Renovator’s Dream

house 4

 

Renovating: Along with death and divorce it is touted as one of the most stressful things you can do. I think I agree. Here are some things I’ve learnt over the last 8 years of renovating our house:

  1. We survived. Like Stuart Diver, buried under 3,500 tonnes of rock and mud, we survived.
  2. We stayed married. And, no animals or humans were harmed in the making of this house. Just.
  3. Finishing is better than Christmas as a 4 year old.
  4. Communication: Building companies – please use this tool. It is more important than your nail gun – a gun which, when you finally turned up months late, I was perhaps tempted to see in a new light…
  5. Music: Builders, choose it wisely. Triple M is no good when there is enough banging going on already. Kyle Sandipants is banned. In fact, the best move is to ask ME what I want to listen to you sing to. And maybe the rest of the neighbourhood.
  6. If you turn up, I will give you unlimited tea and coffee and Tim Tams and the odd sausage sanga. If you don’t, I will serve you tears with a large dash of PMS.
  7. A good tradie is Heaven-sent. A bad one is quite sadly the joke of the building site.
  8. What you see on The Block is all a lie. Carpet Court will not lay your carpet in 48 hours because you are in a challenge. In fact, general rule of thumb to go by is that they like to cause a challenge, not help in one.
  9. If you want to start up an ethical swimming pool building company, you will be the world’s first, and, once word gets around, a multi-squillion gazillionaire.
  10. Choose nice people to work on your house wherever you can. They move in. You need to like them.
  11. Choose a paint colour and walk away. It will be fine. I’m sure “Dulux” means ‘Confuse the pants of you’ in some language. 
  12. Be black and white and brave in your conversations with everyone building your house. However, make sure you leave your tradie talk at home – it doesn’t work with, say, frail great aunt Nelly or the highly sensitive neighbour (and it’s likely your fault the neighbour is highly sensitive now anyway). house 6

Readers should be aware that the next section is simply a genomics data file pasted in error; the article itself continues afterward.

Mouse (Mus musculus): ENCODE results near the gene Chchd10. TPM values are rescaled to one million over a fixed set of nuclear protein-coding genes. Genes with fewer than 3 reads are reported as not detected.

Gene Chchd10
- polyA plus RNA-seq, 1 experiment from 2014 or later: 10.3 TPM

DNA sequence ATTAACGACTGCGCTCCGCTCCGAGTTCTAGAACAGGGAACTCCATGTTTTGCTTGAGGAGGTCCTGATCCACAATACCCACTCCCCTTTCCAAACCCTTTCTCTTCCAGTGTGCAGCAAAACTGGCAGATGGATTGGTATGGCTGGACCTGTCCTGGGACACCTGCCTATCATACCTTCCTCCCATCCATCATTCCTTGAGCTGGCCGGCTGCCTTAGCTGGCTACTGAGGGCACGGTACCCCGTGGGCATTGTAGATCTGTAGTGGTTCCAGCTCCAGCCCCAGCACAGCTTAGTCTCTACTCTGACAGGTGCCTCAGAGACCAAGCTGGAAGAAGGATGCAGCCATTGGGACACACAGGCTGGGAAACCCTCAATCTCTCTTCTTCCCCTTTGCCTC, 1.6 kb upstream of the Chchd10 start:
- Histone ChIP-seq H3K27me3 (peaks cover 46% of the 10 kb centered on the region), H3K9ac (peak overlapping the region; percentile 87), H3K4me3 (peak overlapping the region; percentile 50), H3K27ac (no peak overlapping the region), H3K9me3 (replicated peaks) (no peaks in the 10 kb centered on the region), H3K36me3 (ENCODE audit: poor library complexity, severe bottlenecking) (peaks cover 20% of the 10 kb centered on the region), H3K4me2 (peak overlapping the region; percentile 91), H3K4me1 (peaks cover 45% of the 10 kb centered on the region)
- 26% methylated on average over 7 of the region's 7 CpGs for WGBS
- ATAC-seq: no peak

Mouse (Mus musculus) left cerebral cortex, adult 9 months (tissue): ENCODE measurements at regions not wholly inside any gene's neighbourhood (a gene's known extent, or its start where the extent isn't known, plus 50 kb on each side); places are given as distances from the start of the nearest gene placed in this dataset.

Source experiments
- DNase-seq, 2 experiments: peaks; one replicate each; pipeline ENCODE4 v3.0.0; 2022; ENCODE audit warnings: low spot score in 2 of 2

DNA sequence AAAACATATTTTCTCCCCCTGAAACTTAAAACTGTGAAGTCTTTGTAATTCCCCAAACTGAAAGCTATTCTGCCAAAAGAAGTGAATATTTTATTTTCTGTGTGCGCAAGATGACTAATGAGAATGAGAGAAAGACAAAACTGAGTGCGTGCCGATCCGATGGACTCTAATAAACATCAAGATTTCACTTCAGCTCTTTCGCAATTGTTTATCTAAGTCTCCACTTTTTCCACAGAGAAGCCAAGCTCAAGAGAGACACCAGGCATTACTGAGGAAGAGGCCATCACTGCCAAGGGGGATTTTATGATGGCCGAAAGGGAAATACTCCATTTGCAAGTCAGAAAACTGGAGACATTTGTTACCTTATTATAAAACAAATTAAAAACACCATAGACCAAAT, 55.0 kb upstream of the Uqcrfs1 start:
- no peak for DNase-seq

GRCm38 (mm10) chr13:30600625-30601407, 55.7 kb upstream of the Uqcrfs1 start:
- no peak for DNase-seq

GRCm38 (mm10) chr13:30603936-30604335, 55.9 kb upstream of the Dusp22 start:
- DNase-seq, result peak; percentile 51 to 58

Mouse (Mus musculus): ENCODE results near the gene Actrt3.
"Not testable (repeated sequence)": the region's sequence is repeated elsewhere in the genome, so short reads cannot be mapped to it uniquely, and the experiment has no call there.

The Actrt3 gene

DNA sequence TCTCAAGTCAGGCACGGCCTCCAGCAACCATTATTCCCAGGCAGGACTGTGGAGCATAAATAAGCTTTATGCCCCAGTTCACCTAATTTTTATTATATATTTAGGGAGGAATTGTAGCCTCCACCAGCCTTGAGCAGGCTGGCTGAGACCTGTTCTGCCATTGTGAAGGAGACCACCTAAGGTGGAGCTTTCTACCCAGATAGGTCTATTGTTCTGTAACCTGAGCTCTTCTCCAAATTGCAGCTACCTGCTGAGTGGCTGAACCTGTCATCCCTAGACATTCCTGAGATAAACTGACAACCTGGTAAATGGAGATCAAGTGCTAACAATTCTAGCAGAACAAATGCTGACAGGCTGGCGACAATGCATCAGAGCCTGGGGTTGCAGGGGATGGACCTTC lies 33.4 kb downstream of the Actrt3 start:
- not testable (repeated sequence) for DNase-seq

13. When you’re so buried in boxes you have to pole vault out of bed; when there are 10 different trades with difficult questions at your door at 6.45am and you’re in your dressing gown with the flu; when your kitchen ceilihouse 1ng leaks and bulges with rain water like a pregnant belly for months; when you have a set of gumboots outside every exit because you are surrounded by a mud moat, my advice is this: Finish one little thing. Paint the architrave in the laundry and close the door. When every single other part of your house has a bloke with his noise and dust in it, go into your laundry, sit on the floor and meditate with your gorgeous architrave. 
  14. Always say thank you (except maybe to pool builders – feel free to acquire a nail gun in this case). You may have waited 20 months for a roofer to show up, but when you sit in your kitchen in torrential rain and thunder and lightning, you will appreciate him. Building a house is no mean feat, it involves many coming together to meet your sometimes incredibly picky, individual wishes, and, they may not be able to sing, but I do believe they are proud of the work they do for you.  Plus, you want them to show up the next day.    
  1. And finally, try and enjoy it where you can. We loved finding old bits of newspaper in the walls, the pages of which were selling 1920’s Buicks. And one of the first Australian Women’s Weekly’s rolled up in the floor – amazing to think I would work for this magazine 40 years later. Restoring the original features of the house, like our hard wood French doors and a pressed metal ceiling, was an artistic endeavour, and are now thoroughly enjoyable to live with. Add your own flare and be courageous with it. It is a stressful time, but try and have a laugh with those blokes and your husband and kids while you’re all living through it, it creates good memories to go with your beautiful, finished new home.

 house 3

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Camp cramps

There are all sort of parents in this world, and you see them at the school camp drop off.

Those who are whooping their way out of that bag drop, punching the air and screaming “Look out silence, HERE I COME!”  They wave enthusiastically at a tinted window their child could be behind (but who would know), knowing everyone is going to love this little break.  As they smile kindly at a tearful mother and feel they should place a gentle arm around her shoulder, they are trying really hard to think as quietly as they can – “YES! SLEEP IN’S, WINE FOR DINNER, NO WEE ON THE TOILET SEAT, BED AT 6PM, AND NO SOCCER PRACTICE WOOHOO!!!”